That’s when all my maternal hormones kicked in. Watching the nurse wheel my baby out of my room, my heart just shattered. I had used up all my good luck on myself and failed. “You failed already as a parent”, the mean little voice in my head kept saying. “You have no right to be upset; your son is better off then other babies in the NICU.” I couldn’t win, I could find no reprieve. My husband was a pillar of calm but even he was devastated and there was only so much we could do to make things better; for ourselves and our child.
Then, on 27th, I was discharged from the hospital. My son was not.
The delayed parenthood was a strange limbo to remain in. I had my baby, but he wasn't in my care, so am I actually a new parent yet? Everyone says to use this time to sleep but then the guilt makes that impossible. How do you sleep when you worry about getting another phone call from the hospital? The guilt about being able to do, well, anything was harder to carry than I expected. We were “fortunate” to be able to get everything done that his premature arrival had kept us from completing, but we were moving and functioning with a ravenous shadow nipping at our heels. Reminding us that nothing was the same. Making us feel terrible if we didn’t spend more time at the hospital with our son, for taking advantage of the time we unexpectedly got with him having 24/7 nursing care. We couldn’t win, couldn’t escape, and yes, being in the NICU helped but at the end of the day we still had to go home and our baby had to remain where he was.
He was there for a week.
Taking him home was beautiful, a huge stress reliever. But then the fear of that missed bonding time settled over us, a type of hypothermia that paralyzed us. The fear that, now without all those professional, watchful eyes, something would go wrong again.
I didn’t dare sleep that first night. I watched my son, making sure he was still breathing, that he wasn’t too hot or too cold, that he would eat, that he had gone to the bathroom.
I was told later this was normal, but why wasn’t I told sooner? And if I had been told, would that have even made a difference?
There are some feelings, some experiences that are universal to all new, first-time parents, but that fear, that delayed parenthood and ordeal of having your child taken into special care because they are too sick, comes with a unique guilt fueled trauma that neither my husband nor I knew what to do with. It wasn’t until we were home that other NICU parents made themselves known; a community emerged.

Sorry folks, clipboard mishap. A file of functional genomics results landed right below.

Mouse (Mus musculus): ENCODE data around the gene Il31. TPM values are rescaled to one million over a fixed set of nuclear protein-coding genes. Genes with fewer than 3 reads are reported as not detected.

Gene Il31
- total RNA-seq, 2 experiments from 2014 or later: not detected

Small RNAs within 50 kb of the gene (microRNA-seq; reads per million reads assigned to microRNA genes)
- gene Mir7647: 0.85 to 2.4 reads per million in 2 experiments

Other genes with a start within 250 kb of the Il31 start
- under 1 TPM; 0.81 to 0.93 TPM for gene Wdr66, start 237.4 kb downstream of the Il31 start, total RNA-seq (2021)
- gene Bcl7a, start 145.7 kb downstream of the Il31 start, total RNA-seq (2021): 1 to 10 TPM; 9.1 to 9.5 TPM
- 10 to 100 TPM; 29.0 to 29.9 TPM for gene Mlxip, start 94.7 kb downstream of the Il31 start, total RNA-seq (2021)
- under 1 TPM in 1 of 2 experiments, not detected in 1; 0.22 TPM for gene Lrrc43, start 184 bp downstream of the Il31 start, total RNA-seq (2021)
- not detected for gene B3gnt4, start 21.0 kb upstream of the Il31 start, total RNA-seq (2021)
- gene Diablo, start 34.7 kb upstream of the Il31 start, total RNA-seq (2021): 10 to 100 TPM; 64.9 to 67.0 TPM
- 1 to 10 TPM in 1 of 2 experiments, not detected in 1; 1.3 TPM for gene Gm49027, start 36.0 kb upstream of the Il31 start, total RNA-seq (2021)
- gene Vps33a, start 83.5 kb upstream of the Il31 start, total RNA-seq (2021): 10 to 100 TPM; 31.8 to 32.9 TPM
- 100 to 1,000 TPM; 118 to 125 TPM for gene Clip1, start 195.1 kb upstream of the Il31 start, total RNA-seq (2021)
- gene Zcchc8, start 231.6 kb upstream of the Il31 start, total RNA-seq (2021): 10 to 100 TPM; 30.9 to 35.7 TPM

We didn’t feel so alone but nothing would change what we went through. No amount of “You didn’t do anything wrong” would change things now.
The fear is still there of “what does this mean for my child?” Will I look back in 10 years and say the lack of early skin-to-skin is the reason my son is acting out now? Or the reason behind XYZ problem? The “what ifs” are frigid mountains looming in my mind, my destination ominously heading toward their peaks despite the danger. I know such thinking is a delusion, but that doesn’t change the road I’m on, either.
So what was the point in this story? Partially its meant as a therapeutic exercise for myself, to get out all these churning, fear fueled burning thoughts out into a place where the only space they can occupy is digital rather than mental and emotional. The other part? Is to let others know there is a community out there of people who went through this; both the mundane and the traumatic. That acknowledge it’s traumatic and the toll it takes, the way it changes what you thought about whatever parenting style you were going to tackle this baby with.
No one really considers the NICU or early labor to be part of their birth story, so, when it happens, you’re blindsided like a bicycle hit by a truck at an intersection. This experience was not fun, it was not beautiful. And just like I discovered I wasn’t alone in this, in these feelings or experiences, I want others to know the same. I want others to know that, just like how my son and I ended up being okay, you’ll be okay too, even if it doesn’t feel like it right now.
You will get through this. You can do this. You are not alone.